Five hundred forty-five is the number of members of our government who make, interpret and enforce the laws of our land. There are 435 members in the House of Representatives, 100 senators, nine Supreme Court justices and one president.
The president is often like a football quarterback in that he gets too much blame when things go badly and too much praise when things go well. In some cases, the leadership within any of these branches, or lack of it, deserves the blame for things not going well.
We are in the midst of the next chapter of things not going well in our beloved country.
I’ve gone through a pile of clippings, articles and essays that I’ve collected over the past few years and have returned to the thesis I’ve been writing about for a year or more. We the people are not paying sufficient attention to the truth or the reality of the consequences of our actions and inactions.
What I mean is those 545 people we elected either directly or indirectly to govern our nation are failing to discharge their duty.
Notice that I didn’t call out any particular political party or individual politician. Whichever side you’re on, you’ll find a reason to complain and point fingers at those people in Washington who, it seems, are screwing up everything they touch.
How did we let it get so bad? What went wrong? Here is my take on what we the people failed to do.
• We became too busy with our day-to-day efforts to achieve our particular American dream. We found "normal" news boring and uninteresting. Congress critters all started looking and sounding alike. Who cares? Voting? It won’t make a difference.
• We gave in to our laziness. It was easier to just pop open another Bud Lite than to actually listen to or read about what the laws and rules being discussed and passed in Congress. We gave de facto trust to our "leaders."
• We did not become informed. Instead, we gave in to the shouting demagoguery of talk radio and television. The louder they shouted and the more the yellers played into our fears, the more we bought into their views instead of developing our own.
• We refused to become activists. During the Vietnam era, activism reached an all-time high in this country and look what happened. That activism had its good and bad sides. It contributed to bringing the bloodbath in Asia to an end, but it also gave us the scandals of President Richard Nixon. It exposed our cultural differences, but it almost tore us apart. It showed that civil disobedience can change policy, but it also gave us the Chicago Democrat Party Convention riots and confrontations with Mayor Richard Daley’s police. Today, our relative pacifism sends signals to Washington and our state capitals that we don’t mind what they’re doing.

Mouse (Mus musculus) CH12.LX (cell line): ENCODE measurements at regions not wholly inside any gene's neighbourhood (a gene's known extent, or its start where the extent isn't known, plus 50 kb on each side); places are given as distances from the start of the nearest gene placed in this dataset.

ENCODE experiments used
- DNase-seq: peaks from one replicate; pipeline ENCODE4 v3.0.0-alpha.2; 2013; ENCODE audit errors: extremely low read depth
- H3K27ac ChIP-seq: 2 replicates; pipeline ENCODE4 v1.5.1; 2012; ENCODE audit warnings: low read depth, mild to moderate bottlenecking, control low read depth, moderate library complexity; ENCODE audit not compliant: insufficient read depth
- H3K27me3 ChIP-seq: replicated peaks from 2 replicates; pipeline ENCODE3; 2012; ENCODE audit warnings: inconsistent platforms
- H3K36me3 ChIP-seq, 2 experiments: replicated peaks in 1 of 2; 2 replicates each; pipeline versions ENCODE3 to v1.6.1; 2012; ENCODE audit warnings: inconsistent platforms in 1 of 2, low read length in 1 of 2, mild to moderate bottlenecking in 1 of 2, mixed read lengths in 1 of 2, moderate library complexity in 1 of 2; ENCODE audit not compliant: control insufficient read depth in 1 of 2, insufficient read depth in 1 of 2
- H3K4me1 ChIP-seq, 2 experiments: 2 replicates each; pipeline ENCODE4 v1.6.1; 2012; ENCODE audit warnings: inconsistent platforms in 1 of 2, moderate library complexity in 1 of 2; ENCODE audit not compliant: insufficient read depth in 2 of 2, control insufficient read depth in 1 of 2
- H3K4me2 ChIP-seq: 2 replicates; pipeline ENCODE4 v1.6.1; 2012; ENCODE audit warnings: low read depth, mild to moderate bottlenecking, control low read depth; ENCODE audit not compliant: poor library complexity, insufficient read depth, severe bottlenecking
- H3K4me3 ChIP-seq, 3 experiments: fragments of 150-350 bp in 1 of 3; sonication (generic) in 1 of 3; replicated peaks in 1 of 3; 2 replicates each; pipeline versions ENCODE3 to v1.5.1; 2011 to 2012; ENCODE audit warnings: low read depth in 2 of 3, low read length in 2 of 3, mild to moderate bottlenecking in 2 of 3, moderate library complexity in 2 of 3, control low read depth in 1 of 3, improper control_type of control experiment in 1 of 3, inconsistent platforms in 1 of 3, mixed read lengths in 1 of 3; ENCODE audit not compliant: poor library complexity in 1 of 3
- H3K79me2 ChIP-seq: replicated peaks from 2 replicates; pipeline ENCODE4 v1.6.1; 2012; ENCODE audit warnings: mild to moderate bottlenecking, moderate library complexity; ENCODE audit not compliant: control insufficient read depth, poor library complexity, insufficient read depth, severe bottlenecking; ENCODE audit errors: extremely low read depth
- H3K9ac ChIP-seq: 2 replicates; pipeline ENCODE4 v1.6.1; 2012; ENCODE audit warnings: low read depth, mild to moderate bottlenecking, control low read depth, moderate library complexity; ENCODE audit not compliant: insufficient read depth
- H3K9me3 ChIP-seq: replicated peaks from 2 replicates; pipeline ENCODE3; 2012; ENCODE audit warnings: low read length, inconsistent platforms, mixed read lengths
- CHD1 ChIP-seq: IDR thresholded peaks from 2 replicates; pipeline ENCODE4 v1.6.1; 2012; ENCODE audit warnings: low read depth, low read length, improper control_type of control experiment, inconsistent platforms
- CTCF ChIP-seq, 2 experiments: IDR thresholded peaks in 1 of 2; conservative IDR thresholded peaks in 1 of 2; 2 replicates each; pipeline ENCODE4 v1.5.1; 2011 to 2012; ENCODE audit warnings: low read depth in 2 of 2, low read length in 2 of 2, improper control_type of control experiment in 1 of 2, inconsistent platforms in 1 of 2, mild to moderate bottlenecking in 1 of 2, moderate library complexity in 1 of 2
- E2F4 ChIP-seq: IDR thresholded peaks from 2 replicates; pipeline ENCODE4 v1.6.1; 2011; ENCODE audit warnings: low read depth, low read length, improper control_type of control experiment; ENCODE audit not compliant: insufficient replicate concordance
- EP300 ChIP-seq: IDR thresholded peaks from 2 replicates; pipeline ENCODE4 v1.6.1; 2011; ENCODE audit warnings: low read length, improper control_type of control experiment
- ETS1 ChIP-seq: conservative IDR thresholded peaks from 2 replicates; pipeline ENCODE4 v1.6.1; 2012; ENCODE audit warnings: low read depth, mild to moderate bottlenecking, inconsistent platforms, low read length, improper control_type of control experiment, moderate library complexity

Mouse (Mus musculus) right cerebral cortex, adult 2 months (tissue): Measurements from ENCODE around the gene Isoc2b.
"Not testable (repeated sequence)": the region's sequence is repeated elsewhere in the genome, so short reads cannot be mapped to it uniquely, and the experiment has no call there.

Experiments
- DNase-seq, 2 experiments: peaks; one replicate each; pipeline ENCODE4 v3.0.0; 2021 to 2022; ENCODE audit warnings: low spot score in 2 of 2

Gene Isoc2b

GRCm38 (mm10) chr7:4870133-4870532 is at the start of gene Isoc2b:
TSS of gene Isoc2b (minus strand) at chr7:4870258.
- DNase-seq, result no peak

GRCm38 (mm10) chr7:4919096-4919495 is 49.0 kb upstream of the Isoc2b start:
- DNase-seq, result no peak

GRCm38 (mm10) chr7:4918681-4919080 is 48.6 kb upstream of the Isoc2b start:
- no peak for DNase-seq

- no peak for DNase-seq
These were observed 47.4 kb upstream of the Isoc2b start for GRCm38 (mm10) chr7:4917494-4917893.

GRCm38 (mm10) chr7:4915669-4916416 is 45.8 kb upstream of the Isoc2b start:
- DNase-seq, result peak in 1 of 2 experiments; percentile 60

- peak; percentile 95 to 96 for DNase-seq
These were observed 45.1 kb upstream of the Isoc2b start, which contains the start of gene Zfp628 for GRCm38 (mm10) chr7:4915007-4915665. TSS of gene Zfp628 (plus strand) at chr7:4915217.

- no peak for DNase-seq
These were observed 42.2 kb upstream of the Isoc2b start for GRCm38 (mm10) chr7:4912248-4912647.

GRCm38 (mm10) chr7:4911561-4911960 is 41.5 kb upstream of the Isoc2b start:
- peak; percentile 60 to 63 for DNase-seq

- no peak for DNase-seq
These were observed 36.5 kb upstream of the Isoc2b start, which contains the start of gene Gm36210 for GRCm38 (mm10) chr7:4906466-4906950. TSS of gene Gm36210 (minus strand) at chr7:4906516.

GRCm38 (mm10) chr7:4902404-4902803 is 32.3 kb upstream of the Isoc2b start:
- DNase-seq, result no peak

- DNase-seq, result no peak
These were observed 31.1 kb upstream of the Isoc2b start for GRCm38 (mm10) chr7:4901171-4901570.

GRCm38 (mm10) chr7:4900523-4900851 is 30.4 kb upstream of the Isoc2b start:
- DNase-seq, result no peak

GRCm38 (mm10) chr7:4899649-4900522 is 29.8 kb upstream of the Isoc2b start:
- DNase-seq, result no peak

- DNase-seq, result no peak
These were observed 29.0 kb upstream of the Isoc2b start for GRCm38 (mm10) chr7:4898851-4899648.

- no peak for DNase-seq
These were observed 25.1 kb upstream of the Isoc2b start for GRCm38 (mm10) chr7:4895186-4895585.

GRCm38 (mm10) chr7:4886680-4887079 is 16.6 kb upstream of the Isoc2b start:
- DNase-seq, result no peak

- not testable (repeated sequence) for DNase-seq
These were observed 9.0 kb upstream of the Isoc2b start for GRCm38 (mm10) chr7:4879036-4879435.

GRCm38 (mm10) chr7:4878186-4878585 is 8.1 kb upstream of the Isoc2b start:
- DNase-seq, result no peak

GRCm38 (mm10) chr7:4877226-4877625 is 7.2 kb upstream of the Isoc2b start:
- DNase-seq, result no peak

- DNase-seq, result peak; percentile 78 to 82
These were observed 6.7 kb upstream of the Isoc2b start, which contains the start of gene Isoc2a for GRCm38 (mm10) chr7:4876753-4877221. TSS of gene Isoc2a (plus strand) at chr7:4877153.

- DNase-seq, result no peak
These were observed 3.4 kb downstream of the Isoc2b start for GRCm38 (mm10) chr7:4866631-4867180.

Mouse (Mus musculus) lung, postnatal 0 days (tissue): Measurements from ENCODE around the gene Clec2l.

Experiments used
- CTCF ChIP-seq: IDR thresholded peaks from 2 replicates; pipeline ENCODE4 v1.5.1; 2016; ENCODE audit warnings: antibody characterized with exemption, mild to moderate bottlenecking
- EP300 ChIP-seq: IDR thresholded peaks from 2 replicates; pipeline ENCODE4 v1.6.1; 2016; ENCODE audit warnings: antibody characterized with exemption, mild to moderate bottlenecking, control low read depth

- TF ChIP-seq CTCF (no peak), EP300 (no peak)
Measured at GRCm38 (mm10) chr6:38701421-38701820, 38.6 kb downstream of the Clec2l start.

• We haven’t controlled special interests. In our individual worlds of hyper-connected isolation, aka cell phones, iPods, etc., we became victims of our own selfishness and self-indulgence. Well, the special interests did the same thing, but instead of listening to the latest noise from one-chord musicians, they went and purchased the ears, hearts and minds of the politicians "we" elected.
You will notice that I used the term "we" in these five points. That means us — all of us who, in some form or other, failed to execute our inalienable rights as citizens. We kept mute while the big money interests usurped our government.
Doing the right thing is not that hard to understand, so why can’t our government do what is right with budgets, social services, wars, work opportunities, education and internal affairs?
Why can’t our government simply say that the will of the people is to do the right thing by them and not America Inc., LLC? It shouldn’t be that difficult, should it? After all we’re the ones who elect 536 of those who govern in Washington.
This column is a plea to all who read it to become activists today. Inform yourself, then write/call/e-mail your representative constantly until you get their attention.
If we don’t, America Inc., LLC will be in charge, not We the People.
Turner is a retired teacher and industrial engineer who lives near Marble Falls. He is an independent columnist, not a staff member, and his views do not necessarily reflect those of The Tribune or its parent company.